I was a big fish in a small pond. My school’s class sizes and individualized teaching affected my confidence levels and ability to be myself. There was a strong sense of learning for learning’s sake, and that by putting individual worth into something we might find meaning in it. For example, I was handed a saxophone on the first day of 7th grade, so I could learn to play music. Without much guidance, I taught myself the instrument, and others, in the ways I found best. Always, I was given the responsibility to learn on my own terms. And I found interests in all sorts of things.
Still, I can’t remember not listening to music all the time. My brothers would give me mixed tapes they had handpicked; I’d listen religiously. Then I got my first laptop at the beginning of high school and it had a recording application. I started making mixed tapes for others and eventually making my own music. It seemed to be the only way I could explain how I was feeling. With all of art, there is a part of the inexplicable. A good friend of mine, Evan was kind of in the same boat – we were both looking for an arts lifestyle once we left high school. We weren’t really in that environment yet. He influenced me the most, as being a friend and someone going through the same thing. We bounced off each other a lot.
In our school’s group discussions, some people hadn’t found their passions yet and couldn’t contribute to that conversation. They didn’t know what they wanted to do. I think the search starts with looking at anything you really like to do. Genuinely. You can’t find it by trying to be anything you’re not. I struggled with that a lot. I used to “try hard” for a long time. I would exploit myself to make friends. I’d compromise who I really was in the face of others. Eventually, I came to terms with who I was and started protecting my dignity and personal strengths. To find those strengths, you can step back and look at those things that really make you happy. If you’re doing math problems and it’s making you happy, I’d say maybe you were happy in finding concrete things and answers. Sometimes passion is pigeonholed as something artsy – but you can have a passion for talking to people or hosting events. Passion is widespread. It does require you start believing in yourself as soon as possible.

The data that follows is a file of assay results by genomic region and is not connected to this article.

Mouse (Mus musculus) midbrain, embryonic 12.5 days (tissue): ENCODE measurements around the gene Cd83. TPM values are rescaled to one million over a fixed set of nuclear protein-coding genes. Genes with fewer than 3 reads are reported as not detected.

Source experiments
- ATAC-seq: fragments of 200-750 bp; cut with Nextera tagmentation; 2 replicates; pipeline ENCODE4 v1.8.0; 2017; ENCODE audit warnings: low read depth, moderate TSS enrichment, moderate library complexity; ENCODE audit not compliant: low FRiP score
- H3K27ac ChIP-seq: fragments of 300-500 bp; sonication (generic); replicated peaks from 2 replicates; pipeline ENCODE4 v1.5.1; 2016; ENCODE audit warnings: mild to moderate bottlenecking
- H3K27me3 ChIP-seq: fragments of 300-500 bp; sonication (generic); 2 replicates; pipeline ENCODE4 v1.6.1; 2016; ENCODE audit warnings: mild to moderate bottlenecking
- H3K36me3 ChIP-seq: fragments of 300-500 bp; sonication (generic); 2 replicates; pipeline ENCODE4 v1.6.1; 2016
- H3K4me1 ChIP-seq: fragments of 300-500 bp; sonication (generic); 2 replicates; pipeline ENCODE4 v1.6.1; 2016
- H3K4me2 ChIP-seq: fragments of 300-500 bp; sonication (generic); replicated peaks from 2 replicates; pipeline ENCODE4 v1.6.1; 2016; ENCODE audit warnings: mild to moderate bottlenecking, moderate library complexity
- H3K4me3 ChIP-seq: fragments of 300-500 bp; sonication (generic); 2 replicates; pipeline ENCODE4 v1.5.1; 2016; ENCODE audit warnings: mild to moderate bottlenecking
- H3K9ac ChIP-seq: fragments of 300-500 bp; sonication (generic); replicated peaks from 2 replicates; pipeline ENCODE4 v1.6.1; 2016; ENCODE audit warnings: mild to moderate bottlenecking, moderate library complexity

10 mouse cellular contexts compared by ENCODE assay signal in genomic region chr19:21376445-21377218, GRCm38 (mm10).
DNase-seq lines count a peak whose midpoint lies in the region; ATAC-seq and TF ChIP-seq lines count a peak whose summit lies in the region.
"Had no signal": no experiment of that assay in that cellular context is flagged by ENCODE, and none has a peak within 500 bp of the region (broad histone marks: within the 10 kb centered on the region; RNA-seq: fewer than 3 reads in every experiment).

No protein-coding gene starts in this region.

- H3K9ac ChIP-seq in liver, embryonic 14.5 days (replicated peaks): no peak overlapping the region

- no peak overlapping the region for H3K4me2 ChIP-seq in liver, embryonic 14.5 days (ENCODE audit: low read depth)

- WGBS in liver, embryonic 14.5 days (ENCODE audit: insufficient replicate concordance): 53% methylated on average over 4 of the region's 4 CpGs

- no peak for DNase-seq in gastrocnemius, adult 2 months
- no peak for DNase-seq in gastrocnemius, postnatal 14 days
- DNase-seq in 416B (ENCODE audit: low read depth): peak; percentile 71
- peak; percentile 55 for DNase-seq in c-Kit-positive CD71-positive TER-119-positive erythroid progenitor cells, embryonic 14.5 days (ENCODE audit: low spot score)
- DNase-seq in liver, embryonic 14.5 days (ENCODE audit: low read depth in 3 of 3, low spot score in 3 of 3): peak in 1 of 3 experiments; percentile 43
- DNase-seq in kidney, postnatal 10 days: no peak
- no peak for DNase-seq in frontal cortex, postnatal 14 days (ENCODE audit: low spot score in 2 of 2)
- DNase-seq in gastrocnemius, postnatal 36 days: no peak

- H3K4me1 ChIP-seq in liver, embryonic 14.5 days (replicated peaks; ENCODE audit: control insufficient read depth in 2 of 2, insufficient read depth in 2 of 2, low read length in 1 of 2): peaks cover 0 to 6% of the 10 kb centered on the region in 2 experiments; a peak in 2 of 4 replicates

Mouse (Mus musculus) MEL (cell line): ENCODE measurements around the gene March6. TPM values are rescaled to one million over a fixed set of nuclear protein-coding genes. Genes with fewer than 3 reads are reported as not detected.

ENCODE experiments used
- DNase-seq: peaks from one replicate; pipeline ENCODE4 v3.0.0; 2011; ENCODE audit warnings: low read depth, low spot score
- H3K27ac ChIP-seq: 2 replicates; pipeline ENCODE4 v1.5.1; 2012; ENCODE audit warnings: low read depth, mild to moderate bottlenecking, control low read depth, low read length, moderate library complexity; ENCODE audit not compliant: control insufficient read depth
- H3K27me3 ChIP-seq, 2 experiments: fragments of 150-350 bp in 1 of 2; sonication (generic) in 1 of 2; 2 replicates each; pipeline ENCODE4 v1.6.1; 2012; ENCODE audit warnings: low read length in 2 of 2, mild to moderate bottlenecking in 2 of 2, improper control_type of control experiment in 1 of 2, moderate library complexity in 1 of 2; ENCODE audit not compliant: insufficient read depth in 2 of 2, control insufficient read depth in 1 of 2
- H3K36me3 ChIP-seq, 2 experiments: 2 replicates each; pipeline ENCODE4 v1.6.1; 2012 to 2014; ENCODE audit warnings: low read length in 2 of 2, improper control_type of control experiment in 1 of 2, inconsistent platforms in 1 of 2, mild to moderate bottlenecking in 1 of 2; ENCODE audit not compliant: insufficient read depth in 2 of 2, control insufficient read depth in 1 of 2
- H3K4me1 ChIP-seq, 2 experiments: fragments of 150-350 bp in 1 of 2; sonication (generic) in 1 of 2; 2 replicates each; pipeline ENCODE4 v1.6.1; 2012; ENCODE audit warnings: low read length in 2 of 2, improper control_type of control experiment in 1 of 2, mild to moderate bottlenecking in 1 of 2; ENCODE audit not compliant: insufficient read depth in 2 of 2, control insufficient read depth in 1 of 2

Surprisingly, picking a school didn’t have much to do with music. It had to do with the place, the environment. My top choice was Ohio State University to study business and communications, while doing music in the city. I ended up not getting into that program, so I reevaluated my choices. I’d applied to music schools in Chicago, Nashville, Boston, and Cincinnati, and I looked for the environment that would allow me to do things individually. Didn’t matter as much what the program was but more what my resources would be.
Now the fear is I’ll end up going there and it won’t necessarily be what I thought it would be. But that’s a fear that deserves to be overcome. If I go with expectations, I’ll happily discard them for reality. I know what I’m getting into isn’t exactly what I think it will be and I’m open to that. My high school had an immersion project where you spent several months in one study. One option was an independent immersion where you crafted an experience and proposed it. Junior year, I picked jazz piano and spent two months going back to doing lessons, even though I’d taken them years before. I wanted to really learn how to play, and it was difficult. It reminded me of all the work that goes into pursuing a dream. That dedication eventually has to kick in.
When I was looking for colleges, I could never explain what I was searching for. There was this force driving me to look for a certain environment or to visit colleges’ Facebook pages and see what kind of people were talking and how they talked. Turns out, MARV was the exact description of what I was truly looking for. Although I was already almost across the bridge from high school to college when I learned about MARV, it definitely made me feel more at peace with my decision to go to Columbia College. It gave me a unique confidence for what’s ahead.
Alex Heaney is an 18-year-old life-enthusiast who believes the word ‘passion’ comes with too much baggage nowadays. You can get in touch with him @HeanWolf and check out his music at luzambi.bandcamp.com and soundcloud.com/alexheaney.